Tuesday, September 28, 2010

My musings on the odd parts of Japanese Society, plus some updates!

I was doing some observing as I rode the bus in this morning, and I realized that there are many things here that still come across as awkward and strange even though I have been here for a month now. I figured I would just give my opinion on them a while. First though, allow me to direct you to the top of my blog where I now have a link to my Flickr photos so any of you who are not getting your share of photos can look there for some calm and comfort.

So, weird subject numero uno: Religion in Japan

Just for some background, Japan's religion focuses mainly on Buddhism and Shintoism with some other smaller religions on the sidelines. One of the strangest things that I have noticed since being here is that Buddhism and Shintoism overlap with each other to a point where you can't go to a Shinto Shrine without accidentally also going to a Buddhist temple or altar while you are exploring and vice versa. Its like they have always coexist and are part of the same entity. On the other hand, while many Japanese consider Buddhism to be a religion, if you were to ask them if the followed the Shinto religion they would tell you they don't know what it is. Not because the word is different in Japanese (it isn't), but because Shinto isn't a religion to them, it is a lifestyle. They worship the spirits of nature the same way that you would get up in the morning and take a shower and brush your teeth, if that makes sense. It is just normal everyday life, not religion. No wonder most people aren't sick here, it is because they send mail to the shrine for sore throats. No one in the United States does that... The other strange part about religion is the smaller ones. You have the Christians, which to be truthful I am not sure really exist, because there churches are very not church like and most Japanese that I have talked to go to church to play basketball or hang out with their friends, not to worship. Then there are the "New Religions" that started recently like Soka Gakkai and Happy Science that are growing in "power" and even have their own political parties sometimes. Soka Gakkai actually submitted a member to every political position in the national government at one point I believe. I saw a Happy Science building today. It was a huge, very attractive building that had the words Happy Science on the front. Not to be offensive to Mormons, but it was something similar to Mormon buildings in a way that it seemed to have large quantities of money. The thing that confuses me about Happy Science is that its name used to be "The Science of Happiness." It changed its name for some reason, and now it is just hard to take them seriously. I think there is only space enough for one "science" based religion in this world - Tom Cruise *cough cough*. So that is it for my musings on religion.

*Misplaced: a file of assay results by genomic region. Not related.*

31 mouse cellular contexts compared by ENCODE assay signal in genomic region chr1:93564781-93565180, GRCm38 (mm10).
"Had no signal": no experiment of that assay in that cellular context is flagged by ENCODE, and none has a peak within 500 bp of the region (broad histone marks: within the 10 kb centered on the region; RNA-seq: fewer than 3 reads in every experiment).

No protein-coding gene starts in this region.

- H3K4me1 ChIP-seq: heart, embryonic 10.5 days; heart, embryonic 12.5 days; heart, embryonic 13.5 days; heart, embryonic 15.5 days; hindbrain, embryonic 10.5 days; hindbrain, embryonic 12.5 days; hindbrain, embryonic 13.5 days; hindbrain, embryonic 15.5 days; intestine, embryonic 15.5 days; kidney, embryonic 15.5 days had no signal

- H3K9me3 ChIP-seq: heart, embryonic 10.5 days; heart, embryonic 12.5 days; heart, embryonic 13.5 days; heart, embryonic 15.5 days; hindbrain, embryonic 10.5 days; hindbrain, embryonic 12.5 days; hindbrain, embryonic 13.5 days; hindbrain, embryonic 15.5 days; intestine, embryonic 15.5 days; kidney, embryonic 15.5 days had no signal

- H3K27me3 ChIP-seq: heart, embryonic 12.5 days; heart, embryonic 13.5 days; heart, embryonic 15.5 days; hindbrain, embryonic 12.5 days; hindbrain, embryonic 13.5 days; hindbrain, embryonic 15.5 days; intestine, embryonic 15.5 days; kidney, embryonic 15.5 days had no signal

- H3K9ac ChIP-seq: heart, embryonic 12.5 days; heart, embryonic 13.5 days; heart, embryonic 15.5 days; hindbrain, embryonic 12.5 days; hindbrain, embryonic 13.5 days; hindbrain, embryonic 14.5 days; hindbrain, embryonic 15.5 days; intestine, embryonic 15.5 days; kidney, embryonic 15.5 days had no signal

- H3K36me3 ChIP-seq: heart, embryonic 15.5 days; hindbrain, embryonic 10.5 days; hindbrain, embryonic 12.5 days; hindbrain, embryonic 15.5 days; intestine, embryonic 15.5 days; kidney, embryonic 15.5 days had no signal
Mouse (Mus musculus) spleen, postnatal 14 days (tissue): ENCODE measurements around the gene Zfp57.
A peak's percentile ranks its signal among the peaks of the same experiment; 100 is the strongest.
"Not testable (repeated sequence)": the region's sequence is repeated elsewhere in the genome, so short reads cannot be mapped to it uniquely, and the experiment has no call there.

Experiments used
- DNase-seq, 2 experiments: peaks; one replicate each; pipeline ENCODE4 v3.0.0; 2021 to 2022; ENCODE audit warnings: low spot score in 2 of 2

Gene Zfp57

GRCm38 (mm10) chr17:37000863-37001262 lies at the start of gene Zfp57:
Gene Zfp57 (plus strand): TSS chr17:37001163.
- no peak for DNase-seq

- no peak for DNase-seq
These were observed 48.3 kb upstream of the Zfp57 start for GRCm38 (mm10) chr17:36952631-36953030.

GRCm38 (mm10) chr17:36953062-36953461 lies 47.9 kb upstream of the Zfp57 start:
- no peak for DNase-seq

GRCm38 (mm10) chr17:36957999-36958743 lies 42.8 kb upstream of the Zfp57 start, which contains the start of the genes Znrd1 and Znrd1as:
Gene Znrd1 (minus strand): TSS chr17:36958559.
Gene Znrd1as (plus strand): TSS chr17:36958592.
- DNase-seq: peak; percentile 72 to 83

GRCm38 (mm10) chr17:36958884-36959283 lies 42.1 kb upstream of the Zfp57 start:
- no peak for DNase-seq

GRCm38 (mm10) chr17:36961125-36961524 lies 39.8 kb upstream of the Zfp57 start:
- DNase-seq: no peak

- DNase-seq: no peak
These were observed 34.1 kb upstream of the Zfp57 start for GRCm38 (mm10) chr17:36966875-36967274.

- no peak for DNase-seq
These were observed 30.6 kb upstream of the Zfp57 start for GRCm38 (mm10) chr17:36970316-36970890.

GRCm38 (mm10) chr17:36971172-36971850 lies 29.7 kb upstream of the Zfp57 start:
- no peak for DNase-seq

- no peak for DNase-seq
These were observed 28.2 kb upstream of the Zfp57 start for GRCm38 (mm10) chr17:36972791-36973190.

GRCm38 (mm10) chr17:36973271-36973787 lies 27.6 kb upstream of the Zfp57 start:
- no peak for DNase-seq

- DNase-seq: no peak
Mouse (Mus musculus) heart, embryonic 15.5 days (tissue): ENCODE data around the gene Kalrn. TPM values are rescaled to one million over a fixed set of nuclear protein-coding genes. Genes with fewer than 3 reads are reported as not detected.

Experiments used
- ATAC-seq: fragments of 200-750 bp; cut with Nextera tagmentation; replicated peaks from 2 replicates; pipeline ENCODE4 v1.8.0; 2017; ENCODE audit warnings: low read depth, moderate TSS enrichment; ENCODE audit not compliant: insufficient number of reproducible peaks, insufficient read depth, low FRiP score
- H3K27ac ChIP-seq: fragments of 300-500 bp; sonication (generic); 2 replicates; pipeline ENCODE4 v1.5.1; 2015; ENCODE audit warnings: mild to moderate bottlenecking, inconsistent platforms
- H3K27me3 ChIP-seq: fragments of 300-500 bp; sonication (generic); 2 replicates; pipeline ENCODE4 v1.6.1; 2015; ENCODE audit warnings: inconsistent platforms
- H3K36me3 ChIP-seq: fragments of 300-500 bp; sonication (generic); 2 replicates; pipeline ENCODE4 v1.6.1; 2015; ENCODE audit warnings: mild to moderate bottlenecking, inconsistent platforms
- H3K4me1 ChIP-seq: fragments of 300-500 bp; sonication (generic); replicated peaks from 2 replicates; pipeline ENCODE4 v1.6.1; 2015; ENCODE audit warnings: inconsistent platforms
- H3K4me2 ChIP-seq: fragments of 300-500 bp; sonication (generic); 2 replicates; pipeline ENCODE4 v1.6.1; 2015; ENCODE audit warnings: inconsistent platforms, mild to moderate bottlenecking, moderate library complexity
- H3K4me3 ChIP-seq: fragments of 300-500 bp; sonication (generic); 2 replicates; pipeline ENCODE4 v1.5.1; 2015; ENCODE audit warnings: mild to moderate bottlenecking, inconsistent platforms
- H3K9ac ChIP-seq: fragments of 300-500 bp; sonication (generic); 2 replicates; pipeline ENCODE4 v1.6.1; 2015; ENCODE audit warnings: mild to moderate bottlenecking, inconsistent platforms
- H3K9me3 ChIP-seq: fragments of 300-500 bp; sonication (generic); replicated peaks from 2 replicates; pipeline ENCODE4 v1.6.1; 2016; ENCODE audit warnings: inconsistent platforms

The next weird thing is snack food in Japan:

For one, Seven Eleven has some of the most amazing pre-made meals I have ever seen. They put some restaurants to shame! Then there are the Onigiri, rice balls with a meat or fish filling that are perfect for a snack anytime. That stuff is just weird because of the amazing quality from a simple convenience store. The other weird part is the dried foods. I actually just finished snacking on some dried squid jerky. I got the strips, but they also have flattened squid head that has been dried and octopus tentacles. Pretty much if it comes out of the sea and it is chewy, the Japanese have dried it, prepacked it and set it up right next to the beer case for your convenience. Funkiest looking drinking food I have ever seen.

There is also the large amount of "Hamburg" restaurants. Japanese people like steak sometimes, but what they like even more is a big slab of ground beef covered in sauce with a little black really hot thing on the side so that you can cook the meat again if you so desire too. That and all you can eat soup and salad and free refills which you have to have a coupon to get apparently. Needless to say I have had my fill of slabs of ground beef for the semester.

Lastly, this is what my life is like in Japan:

I hope that clears up any misconceptions haha.

Well have fun with this post.


P.S. Saishyo gu, injyan hoi, aikan desu = rock, paper, scissors in Japanese

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